The following image shows the spreadsheet intercept.xls.
Summary for spreadsheet one_body_fix.xls:
Input cells: A2, B2, C2, D2
Output cells: A6, B6, C6, D6, E6, F6
This group of spreadsheets (sailings.xls, waypoints.xls, composite.xls) can assist you in planning your trip from the point of Departure to Destination. The example preset in these spreadsheets pertains to a trip from San Francisco (USA) to Yokohama (Japan). This choice is inspired by Figure 2404 in Bowditch (p. 347).
In spreadsheet sailings.xls you enter the coordinates of the Departure and Destination points in row 2. The spreadsheet calculates the distances and courses from Departure to Destination along the resulting great circle (columns B, C) and rhumb line (columns E, F). The results are displayed both assuming a perfectly spherical (row 6) as well as a flattened (row 7) Earth model. The initial great-circle course in the yellow cell C6 is displayed with (otherwise unrealistic) three decimal places in order to minimize numerical round-off errors when that value is subsequently copied into the D2 input cell of the spreadsheet waypoints.xls. Finally, row 11 displays the coordinates of the great-circle vertex on the path from Departure toward Destination.
The following image shows the spreadsheet sailings.xls.
Summary for spreadsheet sailings.xls:
Input cells: B2, C2, E2, F2
Output cells: B6, C6, E6, F6, B7, C7, E7, F7, row 11
The spreadsheet waypoints.xls takes the coordinates of the Departure point (cells B2, C2) and (in cell D2) the initial course (e.g. from cell C6 in sailings.xls). Row 7 displays the great-circle vertex. Starting in row 11 you can use column A to specify the longitude of each waypoint along the great circle. The spreadsheet then calculates the corresponding latitude (columns C, D, E) and the (flattened Earth model) rhumb-line distance (column F) and the constant course (column G) from the previous waypoint. The total length of this path is shown in cell F2.
The following image shows the spreadsheet waypoints.xls.
Summary for spreadsheet waypoints.xls:
Input cells: B2, C2, D2, column A starting in row 11
Output cells: F2, row 7, columns C, D, E, F, G starting in row 11
For more information on the preset example please visit the SAILINGS entry on our blog.
The spreadsheet composite.xls takes the initial great-circle course from sailings.xls (cell C6) and modifies this calculated great-circle route from the point of Departure (cells B2, C2) to Destination (cells E2, F2) so as not to go beyond the chosen limiting parallel of latitude (cell B9). The resulting two waypoints along this limiting parallel (plus the third waypoint, which is the Destination) are displayed in rows 12, 13, and 14. The courses shown in cells F12 and F14 are the initial great-circle (spherical Earth) courses to the first waypoint and to the Destination, respectively. The constant course in cell F13 reflects the east or west direction of the latitude sailing along the limiting parallel from the first to the second waypoint. If needed, waypoints along the two great-circle legs of this trip can be calculated with waypoints.xls.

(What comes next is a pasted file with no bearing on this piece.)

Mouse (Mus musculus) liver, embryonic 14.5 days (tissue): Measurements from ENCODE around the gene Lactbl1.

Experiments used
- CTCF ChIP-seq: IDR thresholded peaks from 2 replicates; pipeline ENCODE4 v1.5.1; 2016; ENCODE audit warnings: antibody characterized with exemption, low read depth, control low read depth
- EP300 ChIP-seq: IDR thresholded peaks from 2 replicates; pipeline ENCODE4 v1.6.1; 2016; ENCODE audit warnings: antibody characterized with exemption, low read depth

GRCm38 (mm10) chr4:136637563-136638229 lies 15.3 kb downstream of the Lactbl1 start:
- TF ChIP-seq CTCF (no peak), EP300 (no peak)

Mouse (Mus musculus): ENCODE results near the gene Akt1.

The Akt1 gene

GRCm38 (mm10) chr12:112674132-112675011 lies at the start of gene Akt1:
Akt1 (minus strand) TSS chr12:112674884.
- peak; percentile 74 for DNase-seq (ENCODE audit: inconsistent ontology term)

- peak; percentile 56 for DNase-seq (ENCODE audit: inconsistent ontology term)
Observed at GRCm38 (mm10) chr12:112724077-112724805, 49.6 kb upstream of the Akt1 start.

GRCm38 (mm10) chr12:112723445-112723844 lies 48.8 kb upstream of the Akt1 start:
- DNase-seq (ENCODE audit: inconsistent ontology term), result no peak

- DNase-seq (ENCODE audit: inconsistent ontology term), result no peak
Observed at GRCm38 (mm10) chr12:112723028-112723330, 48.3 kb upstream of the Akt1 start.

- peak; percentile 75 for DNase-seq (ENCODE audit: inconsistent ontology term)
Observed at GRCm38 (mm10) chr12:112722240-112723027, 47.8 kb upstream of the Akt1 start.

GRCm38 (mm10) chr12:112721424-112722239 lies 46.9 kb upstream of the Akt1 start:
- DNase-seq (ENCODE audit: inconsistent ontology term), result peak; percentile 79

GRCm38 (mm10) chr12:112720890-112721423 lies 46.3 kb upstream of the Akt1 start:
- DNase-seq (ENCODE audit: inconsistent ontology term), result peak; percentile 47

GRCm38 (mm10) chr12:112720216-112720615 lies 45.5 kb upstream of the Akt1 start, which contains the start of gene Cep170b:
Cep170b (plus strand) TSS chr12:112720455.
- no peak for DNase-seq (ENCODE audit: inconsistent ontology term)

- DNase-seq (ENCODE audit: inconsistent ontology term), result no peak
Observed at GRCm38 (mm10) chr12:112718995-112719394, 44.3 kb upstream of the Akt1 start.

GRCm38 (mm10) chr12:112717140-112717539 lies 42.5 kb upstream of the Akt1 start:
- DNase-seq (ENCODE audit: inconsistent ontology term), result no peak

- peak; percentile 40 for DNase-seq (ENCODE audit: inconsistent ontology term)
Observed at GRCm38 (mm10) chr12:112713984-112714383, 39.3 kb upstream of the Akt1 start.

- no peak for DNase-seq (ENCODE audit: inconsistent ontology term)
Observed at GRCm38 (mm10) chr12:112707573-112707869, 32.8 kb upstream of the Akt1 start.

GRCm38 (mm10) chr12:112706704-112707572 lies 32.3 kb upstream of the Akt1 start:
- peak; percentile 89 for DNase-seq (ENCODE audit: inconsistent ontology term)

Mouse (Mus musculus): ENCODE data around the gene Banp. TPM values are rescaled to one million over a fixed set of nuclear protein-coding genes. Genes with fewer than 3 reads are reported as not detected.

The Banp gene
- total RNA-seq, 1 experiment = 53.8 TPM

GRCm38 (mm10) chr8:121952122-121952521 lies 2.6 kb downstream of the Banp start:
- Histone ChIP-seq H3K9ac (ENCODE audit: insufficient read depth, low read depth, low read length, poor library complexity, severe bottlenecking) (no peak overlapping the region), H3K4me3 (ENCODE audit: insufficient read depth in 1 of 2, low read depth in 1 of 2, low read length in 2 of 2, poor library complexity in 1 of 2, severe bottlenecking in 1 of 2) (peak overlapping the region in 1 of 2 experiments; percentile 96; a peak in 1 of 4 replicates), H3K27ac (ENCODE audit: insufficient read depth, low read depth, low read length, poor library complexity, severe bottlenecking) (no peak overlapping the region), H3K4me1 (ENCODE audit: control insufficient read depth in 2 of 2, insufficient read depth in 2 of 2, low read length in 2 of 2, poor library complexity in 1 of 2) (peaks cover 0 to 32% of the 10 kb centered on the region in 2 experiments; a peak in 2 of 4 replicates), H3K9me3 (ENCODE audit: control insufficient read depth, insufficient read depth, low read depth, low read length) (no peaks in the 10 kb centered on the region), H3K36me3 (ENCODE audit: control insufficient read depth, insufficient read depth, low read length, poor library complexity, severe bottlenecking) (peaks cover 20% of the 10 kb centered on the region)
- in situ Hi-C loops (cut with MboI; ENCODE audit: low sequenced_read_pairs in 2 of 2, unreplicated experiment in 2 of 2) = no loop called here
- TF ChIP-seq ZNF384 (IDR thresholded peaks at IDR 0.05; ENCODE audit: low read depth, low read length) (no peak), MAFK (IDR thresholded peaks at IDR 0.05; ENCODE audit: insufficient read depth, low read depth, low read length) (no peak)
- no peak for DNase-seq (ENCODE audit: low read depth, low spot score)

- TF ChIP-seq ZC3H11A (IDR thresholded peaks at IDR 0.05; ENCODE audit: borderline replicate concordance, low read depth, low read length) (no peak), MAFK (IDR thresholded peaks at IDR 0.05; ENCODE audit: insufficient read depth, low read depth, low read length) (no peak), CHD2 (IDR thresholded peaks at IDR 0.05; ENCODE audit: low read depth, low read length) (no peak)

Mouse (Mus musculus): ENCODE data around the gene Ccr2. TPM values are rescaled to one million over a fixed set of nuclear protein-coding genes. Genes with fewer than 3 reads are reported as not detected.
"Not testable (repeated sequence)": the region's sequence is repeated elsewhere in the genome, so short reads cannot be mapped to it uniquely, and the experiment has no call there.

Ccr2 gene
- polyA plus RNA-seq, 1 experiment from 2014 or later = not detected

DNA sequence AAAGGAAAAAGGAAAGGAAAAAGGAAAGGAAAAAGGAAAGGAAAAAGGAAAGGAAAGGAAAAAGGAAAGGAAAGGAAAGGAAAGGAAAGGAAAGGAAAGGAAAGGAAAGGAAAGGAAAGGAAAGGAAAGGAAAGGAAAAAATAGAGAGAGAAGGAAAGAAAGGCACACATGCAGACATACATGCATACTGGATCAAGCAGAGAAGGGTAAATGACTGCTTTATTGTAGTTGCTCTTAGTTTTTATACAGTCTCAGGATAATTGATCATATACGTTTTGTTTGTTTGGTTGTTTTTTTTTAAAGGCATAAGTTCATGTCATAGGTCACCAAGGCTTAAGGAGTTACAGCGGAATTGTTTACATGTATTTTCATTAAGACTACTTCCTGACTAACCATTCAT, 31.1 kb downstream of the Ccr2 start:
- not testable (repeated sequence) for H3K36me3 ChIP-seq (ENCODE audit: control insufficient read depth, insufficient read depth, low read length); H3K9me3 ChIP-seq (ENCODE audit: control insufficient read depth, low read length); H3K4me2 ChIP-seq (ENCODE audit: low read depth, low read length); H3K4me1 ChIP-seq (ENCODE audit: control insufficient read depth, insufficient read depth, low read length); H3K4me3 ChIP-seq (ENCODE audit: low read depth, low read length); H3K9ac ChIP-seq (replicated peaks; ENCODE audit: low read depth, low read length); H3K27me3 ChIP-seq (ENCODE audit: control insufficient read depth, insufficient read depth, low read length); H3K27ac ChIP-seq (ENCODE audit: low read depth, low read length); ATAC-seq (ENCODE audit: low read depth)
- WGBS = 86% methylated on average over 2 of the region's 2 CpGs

Yellow cells in rows 5 and 9 display text messages about the result and status of the composite sailing calculation. These messages are:
cell D9: INVALID: the limiting parallel was chosen between the equator and either the Departure or the Destination point. Composite sailing path cannot be computed in this case. Rows 12, 13, and 14 are zeroed out.
cell F9: Composite OK: Non-trivial composite sailing path is successfully calculated.
cell E9: Unconstrained gc (great circle): The limiting parallel is between the vertex and its Pole and therefore does not affect the originally computed great-circle sailing path. The first and second waypoints are identical as they coincide with the vertex.
cell C5: Vertex beyond destination: This happens for relatively close Departure and Destination points, which are not separated by the vertex. The choice of limiting parallel is voided in this case and rows 13 and 14 are zeroed out. A great-circle sailing calculation is displayed in row 12. The Unconstrained gc message is also displayed in cell E9 in this case.
The following image shows the spreadsheet composite.xls.
Summary for spreadsheet composite.xls:
Input cells: B2, C2, E2, F2, B9
Output cells: row 7, block B12 through F14, E15
Rising and setting celestial bodies can be used to check for compass errors. In spreadsheet amplitude.xls enter whether the body is rising or setting in cell B1, the ship's latitude goes into cell B2, and cell B3 takes the declination of the body observed on the celestial horizon. The calculated amplitude in cell B4 inherits its sign from the declination input in B3. The calculated azimuth from cell B5 can be compared with the one observed and thus used to determined the error of that compass.
The following image shows the spreadsheet amplitude.xls.